For wheat and flax, we applied struvite in the furrow with the seed at three different rates, as well as an unfertilized control treatment. The experiment was repeated in each of the three study years. For the alfalfa-grass forage, we applied struvite to an existing forage stand in spring of 2017 by banding it about an inch below the surface, again at three different rates plus a control. We monitored the crop response over a three-year period.
Results were mixed. Wheat showed a moderate response, with slightly higher yields attained with every increase in struvite application rate. The highest application rate, which was double the recommended rate for that soil, yielded an average of 38.9 bu/ac over the three years of the study, a 35 percent increase over the unfertilized control (Table 1). Flax yields, on the other hand, did not change with struvite application, hovering around 20 bu/ac for all treatments.
Table 1. Wheat and flax grain yields when fertilized with different rates of struvite in experiments. Results are averaged over three study years.
|Phosphorus* application rate, as struvite||Wheat yield (bu/ac)||Flax yield (bu/ac)|
|0 lb/ac P||28.5||19.5|
|18 lb/ac P||31.7||19.7|
|27 lb/ac P||34.6||19.4|
|36 lb/ac P||38.9||20.3|
*To convert the P application rate to P2O5, multiply by 2.3.
The alfalfa-grass forage responded strongly to struvite, especially in the second and third years after application. In the first year (2017), the highest struvite application rate increased forage yield by 65 percent over the unfertilized control treatment (Figure 1). In the second year, the plots receiving the highest struvite rate yielded more than double the control; in the third year, the difference was more than triple. This pattern was caused partly by increases in yield over time in the plots with the high application rate, but also by a decline in the unfertilized control yields over time.
Figure 1. Total annual forage yield (sum of two cuts) from alfalfa-grass forage fertilized with different application rates of phosphorus as struvite. Struvite was applied in the spring of 2017.
Dr. Kim Schneider, assistant professor at the University of Guelph and co-lead of this
OSC3 project, finds the difference in response among crops to be particularly interesting.
“We need to continue to understand the mechanism by which some crops can access struvite and some can’t, and then put this to work in our farming systems!” Dr. Schneider explains.
One approach is to use the slow-release properties strategically in our crop rotations. In the wheat and flax experiments, we found remnants of struvite granules in the soil one year after application, meaning that more struvite could be released for the next crop. By better understanding how struvite interacts with soil over time and how different crops use struvite, we may be able to develop specific guidelines for when to apply struvite in a crop rotation to provide the most benefit to a series of crops.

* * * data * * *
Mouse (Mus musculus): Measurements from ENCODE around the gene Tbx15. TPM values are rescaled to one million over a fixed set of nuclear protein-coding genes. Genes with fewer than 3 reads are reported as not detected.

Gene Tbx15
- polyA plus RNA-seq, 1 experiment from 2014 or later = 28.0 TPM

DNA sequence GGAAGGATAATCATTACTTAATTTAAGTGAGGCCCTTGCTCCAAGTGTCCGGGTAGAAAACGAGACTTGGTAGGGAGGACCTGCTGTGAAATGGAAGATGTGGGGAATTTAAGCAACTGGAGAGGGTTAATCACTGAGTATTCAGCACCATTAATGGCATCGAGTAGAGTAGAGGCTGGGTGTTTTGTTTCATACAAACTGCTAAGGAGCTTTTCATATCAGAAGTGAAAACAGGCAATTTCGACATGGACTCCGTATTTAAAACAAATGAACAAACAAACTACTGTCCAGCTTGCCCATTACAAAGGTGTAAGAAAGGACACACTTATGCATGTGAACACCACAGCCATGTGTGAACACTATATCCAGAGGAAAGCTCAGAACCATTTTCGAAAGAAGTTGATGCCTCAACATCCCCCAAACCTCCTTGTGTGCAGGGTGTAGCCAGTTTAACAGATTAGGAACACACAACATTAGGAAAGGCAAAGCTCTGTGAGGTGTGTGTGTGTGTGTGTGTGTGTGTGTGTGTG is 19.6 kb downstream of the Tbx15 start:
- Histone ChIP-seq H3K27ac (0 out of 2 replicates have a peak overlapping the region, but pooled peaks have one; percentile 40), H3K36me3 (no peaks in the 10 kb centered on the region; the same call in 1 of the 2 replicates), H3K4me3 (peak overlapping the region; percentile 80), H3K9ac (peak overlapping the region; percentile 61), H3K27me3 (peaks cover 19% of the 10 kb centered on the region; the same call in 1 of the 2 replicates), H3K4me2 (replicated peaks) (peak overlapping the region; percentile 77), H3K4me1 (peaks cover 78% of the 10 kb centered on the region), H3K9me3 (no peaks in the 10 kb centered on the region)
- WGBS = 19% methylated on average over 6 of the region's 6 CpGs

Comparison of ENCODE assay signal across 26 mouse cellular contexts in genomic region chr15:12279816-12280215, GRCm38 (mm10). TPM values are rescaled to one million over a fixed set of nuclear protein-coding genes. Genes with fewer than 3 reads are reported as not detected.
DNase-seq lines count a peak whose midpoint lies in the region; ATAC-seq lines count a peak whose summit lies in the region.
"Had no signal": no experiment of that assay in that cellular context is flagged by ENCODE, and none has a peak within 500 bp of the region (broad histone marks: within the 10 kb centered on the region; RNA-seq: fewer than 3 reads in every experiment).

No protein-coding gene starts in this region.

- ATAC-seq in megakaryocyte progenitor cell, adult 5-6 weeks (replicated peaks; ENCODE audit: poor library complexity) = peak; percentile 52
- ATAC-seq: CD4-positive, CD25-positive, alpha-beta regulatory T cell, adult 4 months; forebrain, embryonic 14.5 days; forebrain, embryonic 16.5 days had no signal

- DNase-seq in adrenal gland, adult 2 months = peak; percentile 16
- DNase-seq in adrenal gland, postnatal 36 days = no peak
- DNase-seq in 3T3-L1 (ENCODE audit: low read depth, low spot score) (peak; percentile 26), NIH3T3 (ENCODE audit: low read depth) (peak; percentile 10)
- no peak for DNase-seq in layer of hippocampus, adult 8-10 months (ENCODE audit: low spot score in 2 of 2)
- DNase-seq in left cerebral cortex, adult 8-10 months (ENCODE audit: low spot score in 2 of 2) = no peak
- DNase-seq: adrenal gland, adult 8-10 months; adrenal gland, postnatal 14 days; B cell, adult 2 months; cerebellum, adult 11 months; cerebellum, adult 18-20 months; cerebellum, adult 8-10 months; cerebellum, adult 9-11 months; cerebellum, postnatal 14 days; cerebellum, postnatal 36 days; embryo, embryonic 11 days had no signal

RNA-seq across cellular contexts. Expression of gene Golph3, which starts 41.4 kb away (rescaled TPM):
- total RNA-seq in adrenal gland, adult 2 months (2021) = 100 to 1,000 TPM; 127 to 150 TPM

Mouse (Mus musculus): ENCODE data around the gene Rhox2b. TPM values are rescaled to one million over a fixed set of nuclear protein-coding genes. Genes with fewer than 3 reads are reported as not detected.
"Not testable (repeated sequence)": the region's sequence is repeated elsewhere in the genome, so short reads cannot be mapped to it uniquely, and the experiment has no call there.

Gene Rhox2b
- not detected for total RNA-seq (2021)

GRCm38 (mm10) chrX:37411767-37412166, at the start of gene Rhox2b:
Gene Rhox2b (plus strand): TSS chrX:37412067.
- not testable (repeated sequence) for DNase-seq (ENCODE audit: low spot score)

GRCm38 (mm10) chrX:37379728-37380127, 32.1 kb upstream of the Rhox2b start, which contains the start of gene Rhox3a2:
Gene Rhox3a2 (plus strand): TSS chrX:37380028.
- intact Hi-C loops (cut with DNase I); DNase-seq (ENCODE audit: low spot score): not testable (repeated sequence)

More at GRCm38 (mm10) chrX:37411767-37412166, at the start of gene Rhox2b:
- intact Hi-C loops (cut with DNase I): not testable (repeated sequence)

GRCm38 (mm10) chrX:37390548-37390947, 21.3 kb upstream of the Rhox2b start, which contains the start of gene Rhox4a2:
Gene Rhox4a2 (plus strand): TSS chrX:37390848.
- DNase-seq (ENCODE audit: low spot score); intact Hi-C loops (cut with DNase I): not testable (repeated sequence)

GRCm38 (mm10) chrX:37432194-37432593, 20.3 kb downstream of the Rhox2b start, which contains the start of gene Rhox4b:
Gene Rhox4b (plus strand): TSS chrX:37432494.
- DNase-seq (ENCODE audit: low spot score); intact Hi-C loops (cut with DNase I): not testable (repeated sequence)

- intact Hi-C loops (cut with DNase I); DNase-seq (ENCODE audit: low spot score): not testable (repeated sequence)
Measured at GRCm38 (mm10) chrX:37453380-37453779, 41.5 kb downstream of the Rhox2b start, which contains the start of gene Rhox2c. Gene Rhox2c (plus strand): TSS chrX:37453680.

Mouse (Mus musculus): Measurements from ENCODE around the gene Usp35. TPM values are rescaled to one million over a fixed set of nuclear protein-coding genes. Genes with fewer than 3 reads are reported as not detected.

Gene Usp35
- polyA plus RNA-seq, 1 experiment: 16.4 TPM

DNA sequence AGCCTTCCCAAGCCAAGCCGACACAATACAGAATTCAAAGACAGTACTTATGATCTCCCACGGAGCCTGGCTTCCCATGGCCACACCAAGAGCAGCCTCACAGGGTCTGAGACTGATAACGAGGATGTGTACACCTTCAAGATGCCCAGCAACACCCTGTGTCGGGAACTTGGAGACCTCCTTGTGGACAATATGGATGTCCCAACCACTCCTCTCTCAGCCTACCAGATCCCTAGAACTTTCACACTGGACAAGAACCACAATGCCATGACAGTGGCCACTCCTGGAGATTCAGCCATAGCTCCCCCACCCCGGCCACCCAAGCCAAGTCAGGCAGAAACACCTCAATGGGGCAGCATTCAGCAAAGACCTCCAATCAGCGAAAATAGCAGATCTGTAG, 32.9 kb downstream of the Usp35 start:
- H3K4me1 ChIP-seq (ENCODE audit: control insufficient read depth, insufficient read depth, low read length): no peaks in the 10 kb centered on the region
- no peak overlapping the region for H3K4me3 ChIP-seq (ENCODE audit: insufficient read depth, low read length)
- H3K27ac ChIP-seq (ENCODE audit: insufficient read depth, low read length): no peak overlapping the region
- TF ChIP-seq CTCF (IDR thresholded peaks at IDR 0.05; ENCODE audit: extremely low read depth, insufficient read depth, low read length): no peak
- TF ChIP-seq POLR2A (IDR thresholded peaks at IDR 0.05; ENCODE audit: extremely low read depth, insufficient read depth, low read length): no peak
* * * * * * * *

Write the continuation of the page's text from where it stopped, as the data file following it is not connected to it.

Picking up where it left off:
Another question was raised: how will struvite’s slow-release over time affect the potential loss to the environment?
Dr. Henry Wilson, research scientist at the Brandon Research and Development Centre of Agriculture and Agri-Food Canada and the other co-lead of this project, is addressing this. By applying struvite to one of two small watersheds within an alfalfa-grass hay field and monitoring the phosphorus in the spring snowmelt runoff, it’s possible to see whether phosphorus from struvite is leaking out of the soil into the environment.
The preliminary results are very promising. Soil test phosphorus has increased in the part of the field fertilized with struvite but phosphorus concentration in the snowmelt runoff is the same as the area where no struvite was applied. Wilson explains, “this indicates that there doesn’t seem to be a large amount of that residual soil phosphorus being lost through leaching into snowmelt.”
Future outlook #
Our results so far suggest that struvite can be a very good fit as a soil amendment in organic cropping systems. It is an affordable phosphorus input that is effective in alkaline soils for at least some crops, with low risk of environmental losses. It also aligns well with organic principles. There is still much to learn about how to use it most effectively, but our knowledge is growing with every new experiment.
The main hurdle is to either develop livestock- or plant-sourced struvite supplies or to add human-sourced struvite to the PSL.
“If it gains full certification, struvite represents a viable option for organic farmers to help replenish phosphorus reserves on their farms, something particularly relevant to Prairie regions without a supply of livestock manure,” says Schneider.
That would be a game-changer indeed.
The Organic Science Cluster 3 is led by the Organic Federation of Canada in collaboration with the Organic Agriculture Centre of Canada at Dalhousie University, and is supported by the AgriScience Program under Agriculture and Agri-Food Canada’s Canadian Agricultural Partnership (an investment by federal, provincial and territorial governments) and over 70 partners from the agricultural community.
This magazine may be cited as: Geldart, E.. Graves, M.E., Boudreau, N., Wallace, J., and Hammermeister, A.M. (Editors). 2022. Organic Science Canada. Volume 4. Organic Federation of Canada, Montreal, QC and Dalhousie University, Truro, NS. 40 pp. www.dal.ca/oacc/oscIII